Only someone who works in computer programming would be able to answer this question without difficulty. A layman may be familiar with several types of computer coding, but would be very unlikely to be able to read through this list and pinpoint that Viper is not a computer language. This type of question is a booby-trap red herring. It is designed to pick up any respondents who have managed to get past the initial screening process by inflating their credentials or exaggerating their knowledge, people who don’t see any harm in a little white lie. They may very well pick out answers at random which will act as a red-flag. For someone who is super-motivated by the promise of a valuable incentive at the end of the survey, they may even consider it worthwhile to look up the right answers to the survey questions, but this behaviour would usually be picked up by the timestamp.
Next we have the bot-buster questions.
These are not as relevant in B2B surveys, because you will be targeting your sample in a more precise way. A consumer survey usually targets a much broader sample and the danger is that there may be people who are drawn to the incentives scheme and decide it is worthwhile to create a survey bot. These can usually be picked up with a simple free-form question such as this one
How many days are there in June and July together?
There is a clever type of red herring question which works as an internal double-check.
When designing a survey questionnaire, it is essential to bear in mind human nature and mindset. People very rarely have an accurate perception of their own habits, especially if they have been pre-conditioned to shun particular common habits. A good example of this is in the following pair of questions, one appearing early on in the survey and the other appearing much later in the survey:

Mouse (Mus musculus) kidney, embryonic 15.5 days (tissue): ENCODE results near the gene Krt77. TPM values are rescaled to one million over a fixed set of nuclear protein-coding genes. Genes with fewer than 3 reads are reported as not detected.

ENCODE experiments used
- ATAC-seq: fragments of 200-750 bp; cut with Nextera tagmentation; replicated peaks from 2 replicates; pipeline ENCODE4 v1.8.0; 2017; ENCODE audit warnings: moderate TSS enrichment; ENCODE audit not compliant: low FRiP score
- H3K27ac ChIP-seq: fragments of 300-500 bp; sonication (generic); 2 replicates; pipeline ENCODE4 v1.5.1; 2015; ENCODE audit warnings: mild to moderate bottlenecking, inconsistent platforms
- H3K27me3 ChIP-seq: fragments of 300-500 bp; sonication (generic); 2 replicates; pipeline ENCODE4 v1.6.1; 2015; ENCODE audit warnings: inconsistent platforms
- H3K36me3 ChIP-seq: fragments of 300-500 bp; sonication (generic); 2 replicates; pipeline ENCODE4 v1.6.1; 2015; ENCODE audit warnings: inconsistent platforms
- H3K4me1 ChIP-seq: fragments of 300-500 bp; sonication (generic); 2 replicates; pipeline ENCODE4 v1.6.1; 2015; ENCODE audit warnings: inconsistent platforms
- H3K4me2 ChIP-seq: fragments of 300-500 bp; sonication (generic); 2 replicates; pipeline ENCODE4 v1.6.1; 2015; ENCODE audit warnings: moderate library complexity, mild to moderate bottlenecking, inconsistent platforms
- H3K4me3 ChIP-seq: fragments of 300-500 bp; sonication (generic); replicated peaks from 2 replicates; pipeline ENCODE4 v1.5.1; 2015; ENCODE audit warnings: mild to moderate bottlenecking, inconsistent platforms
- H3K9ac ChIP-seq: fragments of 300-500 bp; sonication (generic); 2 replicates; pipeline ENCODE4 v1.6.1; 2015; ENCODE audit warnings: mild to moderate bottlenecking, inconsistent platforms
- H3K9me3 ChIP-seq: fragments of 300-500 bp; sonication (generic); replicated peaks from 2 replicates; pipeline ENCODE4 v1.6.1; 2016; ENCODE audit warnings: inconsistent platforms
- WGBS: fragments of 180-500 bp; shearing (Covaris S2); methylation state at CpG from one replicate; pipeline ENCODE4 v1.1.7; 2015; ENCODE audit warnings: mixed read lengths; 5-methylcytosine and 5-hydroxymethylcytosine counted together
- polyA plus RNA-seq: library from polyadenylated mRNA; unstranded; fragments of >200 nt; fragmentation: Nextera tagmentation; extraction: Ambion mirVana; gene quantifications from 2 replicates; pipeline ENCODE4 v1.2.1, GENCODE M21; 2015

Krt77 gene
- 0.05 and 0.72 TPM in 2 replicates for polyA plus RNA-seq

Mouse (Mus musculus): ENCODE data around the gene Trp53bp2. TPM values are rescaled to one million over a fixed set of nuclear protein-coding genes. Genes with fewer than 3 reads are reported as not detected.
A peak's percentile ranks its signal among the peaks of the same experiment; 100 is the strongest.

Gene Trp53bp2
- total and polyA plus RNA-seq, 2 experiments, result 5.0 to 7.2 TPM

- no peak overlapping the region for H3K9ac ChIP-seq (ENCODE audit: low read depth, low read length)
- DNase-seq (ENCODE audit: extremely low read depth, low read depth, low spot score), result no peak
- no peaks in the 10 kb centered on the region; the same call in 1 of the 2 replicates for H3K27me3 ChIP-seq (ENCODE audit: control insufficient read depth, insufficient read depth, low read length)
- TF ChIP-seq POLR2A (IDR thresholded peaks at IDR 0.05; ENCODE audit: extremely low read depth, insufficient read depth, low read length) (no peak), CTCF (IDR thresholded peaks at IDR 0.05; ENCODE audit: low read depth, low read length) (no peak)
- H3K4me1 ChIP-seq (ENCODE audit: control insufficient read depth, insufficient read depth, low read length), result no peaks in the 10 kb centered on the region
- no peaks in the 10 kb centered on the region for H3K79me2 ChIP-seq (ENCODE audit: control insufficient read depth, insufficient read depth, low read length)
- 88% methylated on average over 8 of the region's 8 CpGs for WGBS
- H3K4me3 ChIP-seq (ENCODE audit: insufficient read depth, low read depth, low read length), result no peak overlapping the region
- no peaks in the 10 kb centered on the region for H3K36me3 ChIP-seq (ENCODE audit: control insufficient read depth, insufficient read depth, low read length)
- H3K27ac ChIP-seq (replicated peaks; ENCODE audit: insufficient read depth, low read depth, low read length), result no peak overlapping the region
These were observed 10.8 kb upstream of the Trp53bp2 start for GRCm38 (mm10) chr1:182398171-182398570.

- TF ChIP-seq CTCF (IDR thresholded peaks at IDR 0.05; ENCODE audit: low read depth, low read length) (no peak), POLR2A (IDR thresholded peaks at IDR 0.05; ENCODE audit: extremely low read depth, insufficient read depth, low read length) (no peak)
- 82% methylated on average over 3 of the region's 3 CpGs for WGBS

How many hours of television do you watch each week?
- 0-4 hours
- 5-12 hours
- 13-20 hours
- More than 20 hours
How often do you enjoy box-set binges (i.e. more than 5 episodes in one sitting)?
- Never / rarely
- Once a week
- Twice a week
- Three times a week or more
If a person has been conditioned to consider watching television as frivolous, they may prefer to think of themselves as someone who only watches a couple of hours a week, and so they choose option a for the first question. The later part of the survey would hopefully catch them unawares and focus on a different aspect of their television-watching habits, nudging them towards an answer closer to the truth. If the two answers do not correlate, then it is likely that the data from that respondent is less reliable and may be worth rejecting.